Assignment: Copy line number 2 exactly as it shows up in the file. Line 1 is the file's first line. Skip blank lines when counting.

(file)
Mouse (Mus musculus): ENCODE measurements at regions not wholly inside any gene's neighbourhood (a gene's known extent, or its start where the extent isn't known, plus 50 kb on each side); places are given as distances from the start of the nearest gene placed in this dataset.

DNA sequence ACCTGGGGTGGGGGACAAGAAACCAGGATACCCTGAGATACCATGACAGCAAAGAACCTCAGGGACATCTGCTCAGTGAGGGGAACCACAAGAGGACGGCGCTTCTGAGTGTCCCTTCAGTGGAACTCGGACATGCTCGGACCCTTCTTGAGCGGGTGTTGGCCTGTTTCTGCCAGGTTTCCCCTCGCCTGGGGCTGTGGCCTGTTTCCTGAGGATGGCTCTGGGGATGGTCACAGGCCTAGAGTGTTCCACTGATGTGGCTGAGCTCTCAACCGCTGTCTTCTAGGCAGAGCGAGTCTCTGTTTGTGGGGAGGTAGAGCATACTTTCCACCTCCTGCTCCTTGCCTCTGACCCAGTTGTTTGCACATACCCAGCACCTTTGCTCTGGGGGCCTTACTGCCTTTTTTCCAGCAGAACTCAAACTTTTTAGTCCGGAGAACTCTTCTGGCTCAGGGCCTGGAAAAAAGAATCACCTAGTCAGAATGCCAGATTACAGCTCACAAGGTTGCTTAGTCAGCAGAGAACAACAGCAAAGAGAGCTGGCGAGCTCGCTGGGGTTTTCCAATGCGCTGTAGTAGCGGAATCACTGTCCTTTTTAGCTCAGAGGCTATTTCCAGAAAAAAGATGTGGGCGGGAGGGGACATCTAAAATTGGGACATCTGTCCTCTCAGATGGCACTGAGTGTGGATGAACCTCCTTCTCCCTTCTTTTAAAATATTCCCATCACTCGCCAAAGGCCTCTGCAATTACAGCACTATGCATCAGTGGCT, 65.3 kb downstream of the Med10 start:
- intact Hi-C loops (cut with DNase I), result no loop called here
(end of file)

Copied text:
DNA sequence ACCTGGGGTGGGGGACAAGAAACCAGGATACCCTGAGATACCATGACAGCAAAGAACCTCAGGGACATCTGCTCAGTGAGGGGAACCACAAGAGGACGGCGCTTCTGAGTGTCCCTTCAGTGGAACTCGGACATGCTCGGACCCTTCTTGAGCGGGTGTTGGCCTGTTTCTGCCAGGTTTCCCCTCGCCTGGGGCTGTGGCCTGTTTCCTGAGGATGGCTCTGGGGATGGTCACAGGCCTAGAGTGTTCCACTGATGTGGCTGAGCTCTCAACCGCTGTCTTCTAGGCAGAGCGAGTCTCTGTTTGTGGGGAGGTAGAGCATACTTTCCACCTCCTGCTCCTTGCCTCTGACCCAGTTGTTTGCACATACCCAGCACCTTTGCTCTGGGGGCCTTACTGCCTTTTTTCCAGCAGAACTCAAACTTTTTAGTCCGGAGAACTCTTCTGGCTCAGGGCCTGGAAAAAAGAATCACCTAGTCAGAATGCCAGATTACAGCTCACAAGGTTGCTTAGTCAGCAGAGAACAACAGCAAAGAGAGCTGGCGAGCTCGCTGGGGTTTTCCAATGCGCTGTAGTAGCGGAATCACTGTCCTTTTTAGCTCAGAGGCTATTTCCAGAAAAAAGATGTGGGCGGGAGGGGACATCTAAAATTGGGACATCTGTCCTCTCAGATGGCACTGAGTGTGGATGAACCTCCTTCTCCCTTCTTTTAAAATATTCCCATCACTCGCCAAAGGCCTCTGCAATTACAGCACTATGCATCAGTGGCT, 65.3 kb downstream of the Med10 start: